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Using Hibernate 4 and Spring 3.1. Just getting up and running with it so this may be a lack of understanding on my part. I have a method in a Service class which calls a method in a DAO class to retrieve some data using Hibernate. I annotate the Service method with @Transactional but get an error when calling getCurrentSession in the DAO method. If I annotate the DAO method with @Transactional as well then the data is successfully retrieved. I don't understand why though - I would have thought that the @Transactional annotation on the Service method would have created a Hibernate session, bound it to the thread and that this session would be returned in the DAO class when getCurrentSession is called. Can anyone explain why this is the case or if I am doing something wrong, thanks?


<tx:annotation-driven transaction-manager="transactionManager"/>

Service class:

public class BlahServiceImpl implements BlahService {

    public Blah GetMostRecentBlah() {
        BlahDAO blahDAO = DAOFactory.GetBlahDAO();
        return blahDAO.GetMostRecentBlah();

DAO class:

private SessionFactory sessionFactory;

public void setSessionFactory(SessionFactory sessionFactory) {
    this.sessionFactory = sessionFactory;

public Blah GetMostRecentBlah() {
    return (Blah)sessionFactory.getCurrentSession().createQuery("from Blah where blahID = (select max(blahID) from Blah)").uniqueResult();


org.hibernate.HibernateException: No Session found for current thread

Like I said, if I annotate the DAO function with @Transactioanl (as well as the Service method) this works but I don't understand why.

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Could we see the code which calls the service? – Alex May 30 '12 at 1:39
Also what does your DAOFactory look like? – Alex May 30 '12 at 1:39
up vote 3 down vote accepted

Two probable causes suggest themselves.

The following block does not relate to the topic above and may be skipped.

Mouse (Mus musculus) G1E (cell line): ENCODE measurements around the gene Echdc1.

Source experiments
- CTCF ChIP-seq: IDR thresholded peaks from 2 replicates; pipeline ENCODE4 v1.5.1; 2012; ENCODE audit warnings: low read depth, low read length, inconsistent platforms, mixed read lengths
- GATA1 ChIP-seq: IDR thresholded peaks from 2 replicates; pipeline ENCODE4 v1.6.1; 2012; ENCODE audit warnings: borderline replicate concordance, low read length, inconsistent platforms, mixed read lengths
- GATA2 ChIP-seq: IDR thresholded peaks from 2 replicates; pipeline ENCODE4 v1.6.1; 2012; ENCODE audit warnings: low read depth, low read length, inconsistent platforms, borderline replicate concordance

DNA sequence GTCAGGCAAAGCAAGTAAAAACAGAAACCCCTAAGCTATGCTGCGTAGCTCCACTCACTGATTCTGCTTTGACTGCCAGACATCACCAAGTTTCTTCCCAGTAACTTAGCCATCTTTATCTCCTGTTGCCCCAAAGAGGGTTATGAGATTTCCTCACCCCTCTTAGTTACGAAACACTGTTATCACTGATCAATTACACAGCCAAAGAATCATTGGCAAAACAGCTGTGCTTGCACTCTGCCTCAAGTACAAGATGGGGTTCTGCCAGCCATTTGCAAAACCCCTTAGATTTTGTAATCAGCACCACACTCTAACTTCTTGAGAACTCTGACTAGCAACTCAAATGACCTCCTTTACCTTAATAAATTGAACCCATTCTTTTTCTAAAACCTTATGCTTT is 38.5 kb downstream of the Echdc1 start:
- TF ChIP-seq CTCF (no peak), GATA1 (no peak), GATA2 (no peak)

1) Your service bean is in a separate ApplicationContext, which doesn't have annotation-driven transactions enabled.

2) You're obtaining a reference to an instance of your service that's the raw instance instead of a proxied, and therefore transactional, instance.

To determine which is your problem, or determine if it's some other problem, show the context file that causes your service bean to be created, and show the code where you're getting an instance of your service.

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or 3) My Service class wasn't even declared as a Bean! Told you I was new to this. – CodeClimber May 31 '12 at 10:20
That actually falls under 2): you were getting a service instance by calling its constructor directly instead of getting it from Spring. Glad I could help! – Ryan Stewart May 31 '12 at 12:02

solution may be :

<tx:annotation-driven proxy-target-class="true"  transaction-manager="transactionManager" />

as classes are not proxied.

Otherwise,if you have to proxy private methods as transactional (as i faced), you may end up in adding aspectj instead of cglib and then following configuration may help

 <!-- switches on the load-time weaving -->
    <context:load-time-weaver />

    <!--  proxies classes with aspectj and you may have @Transaction annotations for managing transactions-->    
    <tx:annotation-driven proxy-target-class="true"   mode="aspectj" transaction-manager="transactionManager" />

after that start server with jvm argument

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